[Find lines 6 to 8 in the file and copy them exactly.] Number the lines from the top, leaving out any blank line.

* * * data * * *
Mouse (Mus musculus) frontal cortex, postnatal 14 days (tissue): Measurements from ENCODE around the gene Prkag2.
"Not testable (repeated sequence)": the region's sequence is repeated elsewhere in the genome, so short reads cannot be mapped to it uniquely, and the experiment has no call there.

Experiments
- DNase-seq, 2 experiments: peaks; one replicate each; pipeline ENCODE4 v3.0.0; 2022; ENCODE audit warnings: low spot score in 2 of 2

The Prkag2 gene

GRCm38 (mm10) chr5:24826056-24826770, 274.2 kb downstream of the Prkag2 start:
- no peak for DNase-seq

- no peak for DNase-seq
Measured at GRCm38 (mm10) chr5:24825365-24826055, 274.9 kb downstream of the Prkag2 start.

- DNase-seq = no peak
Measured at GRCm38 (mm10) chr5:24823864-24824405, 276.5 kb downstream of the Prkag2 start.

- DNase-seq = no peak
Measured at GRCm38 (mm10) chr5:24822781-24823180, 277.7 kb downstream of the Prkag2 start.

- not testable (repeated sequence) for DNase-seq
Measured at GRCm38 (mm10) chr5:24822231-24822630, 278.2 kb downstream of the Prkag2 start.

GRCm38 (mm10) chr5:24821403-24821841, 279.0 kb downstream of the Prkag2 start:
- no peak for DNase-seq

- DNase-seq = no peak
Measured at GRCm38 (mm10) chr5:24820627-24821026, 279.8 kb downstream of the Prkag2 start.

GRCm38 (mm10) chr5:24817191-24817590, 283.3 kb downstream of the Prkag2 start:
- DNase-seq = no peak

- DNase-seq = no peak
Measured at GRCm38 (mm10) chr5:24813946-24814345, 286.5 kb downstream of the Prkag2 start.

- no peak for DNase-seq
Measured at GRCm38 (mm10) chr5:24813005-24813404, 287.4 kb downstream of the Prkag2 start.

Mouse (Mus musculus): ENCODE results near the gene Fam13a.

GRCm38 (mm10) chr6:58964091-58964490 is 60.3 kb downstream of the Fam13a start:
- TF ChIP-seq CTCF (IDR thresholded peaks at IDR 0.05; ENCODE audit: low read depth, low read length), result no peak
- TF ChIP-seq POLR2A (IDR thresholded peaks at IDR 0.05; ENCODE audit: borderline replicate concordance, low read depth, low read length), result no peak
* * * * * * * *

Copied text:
GRCm38 (mm10) chr5:24826056-24826770, 274.2 kb downstream of the Prkag2 start:
- no peak for DNase-seq

- no peak for DNase-seq